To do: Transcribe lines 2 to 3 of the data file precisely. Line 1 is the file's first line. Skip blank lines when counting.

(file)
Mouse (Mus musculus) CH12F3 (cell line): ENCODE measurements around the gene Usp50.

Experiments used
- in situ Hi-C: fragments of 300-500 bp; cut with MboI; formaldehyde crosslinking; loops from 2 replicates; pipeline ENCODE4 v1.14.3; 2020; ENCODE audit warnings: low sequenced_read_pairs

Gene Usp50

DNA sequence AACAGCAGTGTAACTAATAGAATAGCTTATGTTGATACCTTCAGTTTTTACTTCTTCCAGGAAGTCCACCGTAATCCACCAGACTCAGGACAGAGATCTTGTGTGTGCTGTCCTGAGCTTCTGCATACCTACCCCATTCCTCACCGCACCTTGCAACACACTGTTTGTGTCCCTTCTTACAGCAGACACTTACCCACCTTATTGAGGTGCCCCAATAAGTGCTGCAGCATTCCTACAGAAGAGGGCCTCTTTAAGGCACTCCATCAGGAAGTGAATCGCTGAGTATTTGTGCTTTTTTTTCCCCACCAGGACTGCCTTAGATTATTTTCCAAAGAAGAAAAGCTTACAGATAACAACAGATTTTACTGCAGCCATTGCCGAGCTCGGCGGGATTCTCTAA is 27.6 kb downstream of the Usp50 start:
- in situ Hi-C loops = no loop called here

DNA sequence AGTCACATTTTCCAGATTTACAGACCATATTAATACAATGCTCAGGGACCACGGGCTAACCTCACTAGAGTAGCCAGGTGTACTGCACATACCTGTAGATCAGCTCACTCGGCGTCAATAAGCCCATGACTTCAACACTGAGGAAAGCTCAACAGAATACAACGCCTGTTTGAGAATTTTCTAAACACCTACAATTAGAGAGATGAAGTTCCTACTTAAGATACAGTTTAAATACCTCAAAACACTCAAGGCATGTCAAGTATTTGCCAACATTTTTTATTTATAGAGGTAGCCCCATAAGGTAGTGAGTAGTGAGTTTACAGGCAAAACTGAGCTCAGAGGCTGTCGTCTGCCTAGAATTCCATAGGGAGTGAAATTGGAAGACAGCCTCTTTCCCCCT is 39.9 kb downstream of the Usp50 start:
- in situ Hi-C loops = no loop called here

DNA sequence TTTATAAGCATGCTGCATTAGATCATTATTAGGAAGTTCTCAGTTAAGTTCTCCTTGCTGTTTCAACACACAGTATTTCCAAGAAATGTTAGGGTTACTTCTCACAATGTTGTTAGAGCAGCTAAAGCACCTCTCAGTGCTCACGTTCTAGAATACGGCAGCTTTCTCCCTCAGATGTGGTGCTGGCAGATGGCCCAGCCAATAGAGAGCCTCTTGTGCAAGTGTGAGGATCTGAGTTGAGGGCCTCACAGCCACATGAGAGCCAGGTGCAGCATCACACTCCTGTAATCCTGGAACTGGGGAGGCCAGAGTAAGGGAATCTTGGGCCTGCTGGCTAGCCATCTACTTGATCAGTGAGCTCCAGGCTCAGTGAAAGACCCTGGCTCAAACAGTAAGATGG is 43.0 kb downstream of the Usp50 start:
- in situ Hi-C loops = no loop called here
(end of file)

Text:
Experiments used
- in situ Hi-C: fragments of 300-500 bp; cut with MboI; formaldehyde crosslinking; loops from 2 replicates; pipeline ENCODE4 v1.14.3; 2020; ENCODE audit warnings: low sequenced_read_pairs